Daniel Kramer
The first in his family to graduate from college, Ramiro Maldonado hopes his fluency in Spanish will help him find a job.

"I think this is the worst year to graduate in 20 years," says David Small bluntly, and he should know. Small, assistant vice president for student services at the University of Houston, has been working with recent graduates for nearly a quarter of a decade.

"It hasn't been quite dismal as it is now," he says.

Small echoes Matherly's opinion on the winners and losers in the current economy, adding that he's also seen a decent number of jobs in finance still available. But 2003 graduates aren't fighting just the current market; they're up against baby boomers who aren't ready to retire -- the stagnant economy and loss of retirement funds in the stock market have pushed many middle-aged Americans to stay in the labor market longer than expected. Small says some are predicting that by the end of the decade there may actually be a labor shortage when many in that generation wrap up their careers.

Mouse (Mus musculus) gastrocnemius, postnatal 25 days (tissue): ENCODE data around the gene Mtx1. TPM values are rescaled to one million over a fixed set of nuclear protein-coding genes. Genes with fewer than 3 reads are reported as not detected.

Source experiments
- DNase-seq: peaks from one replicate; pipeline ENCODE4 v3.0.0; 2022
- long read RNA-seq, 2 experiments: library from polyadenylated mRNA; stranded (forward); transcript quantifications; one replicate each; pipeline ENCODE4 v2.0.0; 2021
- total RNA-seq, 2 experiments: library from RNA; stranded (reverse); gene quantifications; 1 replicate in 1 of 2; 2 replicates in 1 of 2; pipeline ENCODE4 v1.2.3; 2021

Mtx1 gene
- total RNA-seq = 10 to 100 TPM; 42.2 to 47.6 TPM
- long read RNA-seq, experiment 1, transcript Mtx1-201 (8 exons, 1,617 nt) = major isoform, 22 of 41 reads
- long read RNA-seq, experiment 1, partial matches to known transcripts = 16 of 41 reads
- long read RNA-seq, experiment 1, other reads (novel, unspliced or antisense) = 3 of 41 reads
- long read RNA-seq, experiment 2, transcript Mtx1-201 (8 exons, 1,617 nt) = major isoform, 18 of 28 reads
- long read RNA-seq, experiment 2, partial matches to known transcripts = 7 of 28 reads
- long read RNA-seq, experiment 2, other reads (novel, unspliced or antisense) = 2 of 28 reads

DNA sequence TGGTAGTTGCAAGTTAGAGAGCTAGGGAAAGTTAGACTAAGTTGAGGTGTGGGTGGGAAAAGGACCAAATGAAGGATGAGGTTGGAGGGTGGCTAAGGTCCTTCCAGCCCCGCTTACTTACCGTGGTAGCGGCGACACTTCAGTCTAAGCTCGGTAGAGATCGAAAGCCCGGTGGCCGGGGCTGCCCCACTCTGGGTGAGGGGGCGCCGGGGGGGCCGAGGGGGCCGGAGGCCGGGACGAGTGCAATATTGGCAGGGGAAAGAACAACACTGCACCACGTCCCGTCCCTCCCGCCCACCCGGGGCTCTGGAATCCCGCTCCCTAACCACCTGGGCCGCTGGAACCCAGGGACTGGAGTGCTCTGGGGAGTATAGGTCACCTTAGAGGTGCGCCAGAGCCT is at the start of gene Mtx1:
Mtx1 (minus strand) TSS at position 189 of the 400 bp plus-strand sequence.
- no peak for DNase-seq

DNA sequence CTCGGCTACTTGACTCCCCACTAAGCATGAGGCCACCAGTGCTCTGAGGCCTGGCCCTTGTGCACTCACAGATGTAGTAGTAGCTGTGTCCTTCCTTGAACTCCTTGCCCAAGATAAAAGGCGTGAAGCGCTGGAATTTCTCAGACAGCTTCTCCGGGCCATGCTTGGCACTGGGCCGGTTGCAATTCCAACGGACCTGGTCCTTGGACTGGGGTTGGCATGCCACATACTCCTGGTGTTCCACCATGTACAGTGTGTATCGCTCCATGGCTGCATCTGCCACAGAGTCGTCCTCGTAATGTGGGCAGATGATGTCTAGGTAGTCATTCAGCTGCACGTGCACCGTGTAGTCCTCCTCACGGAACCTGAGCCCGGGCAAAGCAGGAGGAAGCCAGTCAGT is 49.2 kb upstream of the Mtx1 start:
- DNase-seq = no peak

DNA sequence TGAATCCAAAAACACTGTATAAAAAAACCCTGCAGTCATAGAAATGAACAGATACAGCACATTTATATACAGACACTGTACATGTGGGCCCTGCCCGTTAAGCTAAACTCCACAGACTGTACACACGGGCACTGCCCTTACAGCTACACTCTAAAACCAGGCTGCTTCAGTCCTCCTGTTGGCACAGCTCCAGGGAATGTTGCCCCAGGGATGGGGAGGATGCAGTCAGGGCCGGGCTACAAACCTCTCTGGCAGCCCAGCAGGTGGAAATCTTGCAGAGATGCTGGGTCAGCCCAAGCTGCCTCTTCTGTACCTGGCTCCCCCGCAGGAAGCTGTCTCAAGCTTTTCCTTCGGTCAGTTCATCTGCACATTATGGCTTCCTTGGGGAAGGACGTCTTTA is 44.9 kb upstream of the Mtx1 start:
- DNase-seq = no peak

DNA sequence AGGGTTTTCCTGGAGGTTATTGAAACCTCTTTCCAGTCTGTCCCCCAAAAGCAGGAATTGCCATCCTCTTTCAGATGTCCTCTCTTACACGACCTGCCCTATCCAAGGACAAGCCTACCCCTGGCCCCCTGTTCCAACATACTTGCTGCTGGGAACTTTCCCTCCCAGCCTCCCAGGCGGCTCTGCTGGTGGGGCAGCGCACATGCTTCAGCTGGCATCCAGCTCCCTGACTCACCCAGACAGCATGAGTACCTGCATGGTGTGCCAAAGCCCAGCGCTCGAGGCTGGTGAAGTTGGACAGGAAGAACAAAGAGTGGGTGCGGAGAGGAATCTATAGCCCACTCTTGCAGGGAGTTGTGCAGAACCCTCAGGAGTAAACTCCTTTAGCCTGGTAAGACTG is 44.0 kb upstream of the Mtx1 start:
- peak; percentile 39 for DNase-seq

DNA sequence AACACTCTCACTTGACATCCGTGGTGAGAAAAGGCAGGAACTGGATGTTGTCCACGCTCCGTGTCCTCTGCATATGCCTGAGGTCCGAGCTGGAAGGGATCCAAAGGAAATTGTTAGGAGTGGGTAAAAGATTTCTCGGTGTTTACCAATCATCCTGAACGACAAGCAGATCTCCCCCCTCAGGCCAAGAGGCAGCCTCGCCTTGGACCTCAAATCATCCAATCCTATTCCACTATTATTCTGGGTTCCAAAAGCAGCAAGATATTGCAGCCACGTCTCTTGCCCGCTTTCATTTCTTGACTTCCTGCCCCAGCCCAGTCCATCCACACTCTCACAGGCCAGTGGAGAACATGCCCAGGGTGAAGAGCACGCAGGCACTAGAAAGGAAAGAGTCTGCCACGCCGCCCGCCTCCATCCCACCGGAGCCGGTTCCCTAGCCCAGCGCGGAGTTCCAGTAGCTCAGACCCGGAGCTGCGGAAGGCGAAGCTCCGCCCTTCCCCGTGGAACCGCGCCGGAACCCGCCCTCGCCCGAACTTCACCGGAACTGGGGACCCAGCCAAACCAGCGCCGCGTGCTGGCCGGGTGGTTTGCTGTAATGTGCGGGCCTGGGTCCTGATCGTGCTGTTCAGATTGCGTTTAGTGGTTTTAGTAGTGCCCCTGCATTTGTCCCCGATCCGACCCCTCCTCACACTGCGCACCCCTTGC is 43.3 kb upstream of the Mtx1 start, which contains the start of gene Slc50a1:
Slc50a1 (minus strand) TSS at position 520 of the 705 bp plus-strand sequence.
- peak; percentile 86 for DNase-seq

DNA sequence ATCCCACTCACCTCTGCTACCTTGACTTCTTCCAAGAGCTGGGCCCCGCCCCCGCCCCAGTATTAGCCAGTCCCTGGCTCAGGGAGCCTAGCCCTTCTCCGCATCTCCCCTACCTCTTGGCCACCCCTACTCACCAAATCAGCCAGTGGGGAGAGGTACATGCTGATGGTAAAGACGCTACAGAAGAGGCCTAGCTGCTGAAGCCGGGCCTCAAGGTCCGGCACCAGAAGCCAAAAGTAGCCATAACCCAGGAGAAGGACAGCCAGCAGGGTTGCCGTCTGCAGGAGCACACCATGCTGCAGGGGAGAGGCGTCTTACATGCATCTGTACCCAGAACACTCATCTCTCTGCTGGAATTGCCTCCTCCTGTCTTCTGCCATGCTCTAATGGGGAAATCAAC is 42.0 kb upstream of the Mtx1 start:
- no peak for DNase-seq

But current grads can't wait a few years. They need jobs now. For them, Small and others like him suggest all the usual steps: networking, starting a search early, getting an internship while in school (although those positions are also hard to come by) and applying to entry-level jobs that may not be in their dream field.

"If they persist and are creative and can handle rejection, they can get job offers," says Small. "Our students are more pragmatic."